Let me know what you think!

Vania Blog Signature

8 thoughts on “Competitiveness. Let’s Not Talk About It

  1. You definitely won. The irony of calling out a typo with a typo is delicious. I might have just responded:


    As a rule, I always let writers know when I see typos, but I do it in a private message like an actual human being. Except, obviously in a case like this, where a “taste of your own medicine” seemed apropos.

    Liked by 2 people

  2. Wow, that’s an amazing memory! I totally forgot I wrote about that way back when. 😛 Thank you so much for the pingback!

    Your words have real merit! This year, I went to a writers conference in Denver instead, one called Colorado Gold, hosted by the Rocky Mountain Fiction Writers. The crowd attending leaned a lot older, and that competitive undertone was nonexistent. My theory is that DFWCon was mostly people in their late teens and twenties, people my age who haven’t experienced enough success to be confident in their failures. Whereas the older crowd at Colorado Gold was a gorgeous mix of published and unpublished, and the published authors were so, so excited to share their knowledge to the hopefuls. It was such a supportive atmosphere!

    I work as a flight attendant and deal with difficult people all day long, so I believe it’s important to do just as you did, and acknowledge WHY their anger manifests in nasty comments. It helps distance me from the rage and regard them with a level-headed attitude. 🙂

    Ultimately, writing is tough, and the publishing business is brutal. But there’s no reason not to celebrate your fellow writers’ successes. Even before I signed with my agents, I always RTed others’ announcements. Like you said, it spurred me on, reminded me what I was fighting for. 😀 That’s a much better attitude than cold, angry thoughts and spewing hatred.

    Nice job with this post!

    Liked by 3 people

    • Thanks, and you’re welcome. I know there’s competitiveness everywhere, but in the end, it is better to build someone up rather than try and knock them down. I’m happy to hear there are supportive people out there! I went to a conference in CA over the summer, and there was nothing but supportive writers and workshop leaders there as well. I try to be as kind as I can on social media–I believe everything you put out there will boomerang back at you. Thanks for reading! 🙂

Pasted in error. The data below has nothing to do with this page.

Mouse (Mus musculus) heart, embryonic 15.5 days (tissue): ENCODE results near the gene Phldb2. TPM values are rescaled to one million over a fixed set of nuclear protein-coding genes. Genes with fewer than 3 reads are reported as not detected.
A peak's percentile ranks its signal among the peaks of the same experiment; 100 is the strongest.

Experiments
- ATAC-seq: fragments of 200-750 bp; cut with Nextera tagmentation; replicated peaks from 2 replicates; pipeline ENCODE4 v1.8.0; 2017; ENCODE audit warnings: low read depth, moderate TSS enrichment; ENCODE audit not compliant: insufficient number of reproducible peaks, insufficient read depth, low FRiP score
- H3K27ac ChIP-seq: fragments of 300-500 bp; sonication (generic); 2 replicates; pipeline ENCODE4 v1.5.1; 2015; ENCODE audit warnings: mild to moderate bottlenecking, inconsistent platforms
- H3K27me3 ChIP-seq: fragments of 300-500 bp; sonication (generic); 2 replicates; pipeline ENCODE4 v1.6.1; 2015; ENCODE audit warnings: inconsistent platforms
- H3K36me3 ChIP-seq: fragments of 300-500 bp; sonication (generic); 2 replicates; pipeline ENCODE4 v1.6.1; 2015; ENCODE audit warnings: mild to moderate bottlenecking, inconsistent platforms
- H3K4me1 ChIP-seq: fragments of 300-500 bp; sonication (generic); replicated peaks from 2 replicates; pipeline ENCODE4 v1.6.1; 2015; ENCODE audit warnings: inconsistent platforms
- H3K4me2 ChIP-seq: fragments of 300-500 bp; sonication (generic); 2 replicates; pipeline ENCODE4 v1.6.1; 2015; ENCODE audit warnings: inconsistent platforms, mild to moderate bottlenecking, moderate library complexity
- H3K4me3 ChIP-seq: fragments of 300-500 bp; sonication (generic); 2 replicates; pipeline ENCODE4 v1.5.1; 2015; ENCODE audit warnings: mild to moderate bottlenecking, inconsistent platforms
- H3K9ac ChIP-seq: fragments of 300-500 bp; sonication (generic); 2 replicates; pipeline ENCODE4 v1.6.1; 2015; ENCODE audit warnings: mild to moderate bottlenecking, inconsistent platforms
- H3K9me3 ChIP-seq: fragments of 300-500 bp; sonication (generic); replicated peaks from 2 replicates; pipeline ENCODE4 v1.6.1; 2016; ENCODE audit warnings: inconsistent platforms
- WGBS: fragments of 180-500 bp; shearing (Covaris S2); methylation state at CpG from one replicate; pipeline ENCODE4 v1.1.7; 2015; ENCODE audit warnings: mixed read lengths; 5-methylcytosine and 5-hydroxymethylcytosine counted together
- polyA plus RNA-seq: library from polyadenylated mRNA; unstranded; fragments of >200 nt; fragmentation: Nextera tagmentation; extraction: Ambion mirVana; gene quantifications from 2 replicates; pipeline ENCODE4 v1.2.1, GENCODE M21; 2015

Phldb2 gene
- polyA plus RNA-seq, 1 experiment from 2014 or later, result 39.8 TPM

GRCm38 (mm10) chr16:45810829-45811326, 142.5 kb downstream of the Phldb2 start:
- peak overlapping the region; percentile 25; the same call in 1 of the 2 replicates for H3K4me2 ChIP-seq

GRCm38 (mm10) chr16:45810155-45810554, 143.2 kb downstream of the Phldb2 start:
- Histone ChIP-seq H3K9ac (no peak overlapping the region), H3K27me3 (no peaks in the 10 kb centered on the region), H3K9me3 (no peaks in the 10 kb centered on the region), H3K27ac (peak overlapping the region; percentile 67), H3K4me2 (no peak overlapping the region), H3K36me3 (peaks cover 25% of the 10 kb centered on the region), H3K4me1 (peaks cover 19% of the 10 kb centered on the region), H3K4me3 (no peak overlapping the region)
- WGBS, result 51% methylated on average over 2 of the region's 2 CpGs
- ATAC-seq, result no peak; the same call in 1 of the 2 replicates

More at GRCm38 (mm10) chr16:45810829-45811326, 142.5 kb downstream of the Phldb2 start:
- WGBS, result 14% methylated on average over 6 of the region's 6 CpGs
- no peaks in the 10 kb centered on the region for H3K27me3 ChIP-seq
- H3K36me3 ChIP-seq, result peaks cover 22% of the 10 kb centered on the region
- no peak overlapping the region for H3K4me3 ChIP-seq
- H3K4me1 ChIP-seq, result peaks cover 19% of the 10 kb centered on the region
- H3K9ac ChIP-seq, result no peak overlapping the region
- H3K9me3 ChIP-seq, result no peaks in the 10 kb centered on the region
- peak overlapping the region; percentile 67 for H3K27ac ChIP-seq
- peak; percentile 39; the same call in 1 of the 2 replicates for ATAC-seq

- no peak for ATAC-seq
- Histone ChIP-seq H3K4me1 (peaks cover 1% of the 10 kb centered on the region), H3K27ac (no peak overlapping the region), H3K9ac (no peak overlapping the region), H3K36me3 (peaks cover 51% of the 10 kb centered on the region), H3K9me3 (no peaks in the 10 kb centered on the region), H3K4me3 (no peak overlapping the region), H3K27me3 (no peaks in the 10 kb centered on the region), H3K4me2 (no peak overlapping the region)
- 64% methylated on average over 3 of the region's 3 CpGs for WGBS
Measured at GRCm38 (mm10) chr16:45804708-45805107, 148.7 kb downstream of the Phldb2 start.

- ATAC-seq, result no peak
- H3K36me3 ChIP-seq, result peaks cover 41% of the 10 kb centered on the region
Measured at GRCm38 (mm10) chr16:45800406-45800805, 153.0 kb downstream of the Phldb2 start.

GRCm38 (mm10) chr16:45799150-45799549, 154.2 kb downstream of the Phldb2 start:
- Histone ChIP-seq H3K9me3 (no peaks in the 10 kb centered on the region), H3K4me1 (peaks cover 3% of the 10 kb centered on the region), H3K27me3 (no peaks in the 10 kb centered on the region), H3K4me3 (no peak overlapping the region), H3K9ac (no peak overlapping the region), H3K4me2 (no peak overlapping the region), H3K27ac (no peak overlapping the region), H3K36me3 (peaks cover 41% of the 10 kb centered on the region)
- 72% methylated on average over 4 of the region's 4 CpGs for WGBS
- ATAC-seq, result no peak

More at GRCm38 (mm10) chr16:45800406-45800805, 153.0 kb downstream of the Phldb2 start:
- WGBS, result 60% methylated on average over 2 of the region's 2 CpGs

Liked by 1 person

  3. I think you’re right. In that particular case, I think the offender was puffing her chest. “If I point out his typo, everyone else will think I am incapable of typos, therefore they’ll take me seriously as an author and buy my books.”

    But that’s not what happened. She looked like an ass. If I knew who she was, I would also look the other way when her book(s) is up for sale.

    I really do want my author friends to have success. Obviously I want success for myself as well, but I don’t let that desire for personal success allow me to harbor a shred of resentment when one of my author pals do better than me. I am pragmatic enough to know that I’m not perfect, my writing has flaws. I don’t have as much time to write as some friends. I’m not the best at social media–because I’m not a naturally very social person. I’m next to clueless with marketing. If my friends are doing better than me it is because they’ve figured out something I haven’t…which just makes me want to learn from you, not hate on you. Lots of people do a lot of things better than I do, and there are some things other people feel I do better than themselves. Such is life.

    I don’t understand the predilection to want to tear a writer down, publicly or otherwise. It comes across as sophomoric and in no way helps someone’s image…something something about stones and glass houses.

    Great post, Vania. I hope some people take it into consideration before they bash others–most especially when they have no work out of their own.

    Liked by 1 person

  4. I hate all the negativity. I just don’t get it. Even if we ARE in competition, it should be done in a lighthearted way. In the end, many of our book sales come from OTHER writers. Why should we be hating?

    As always, your words hard so true. Thank you for sharing, and I admire you no F’s given of what others think of you.

    Liked by 1 person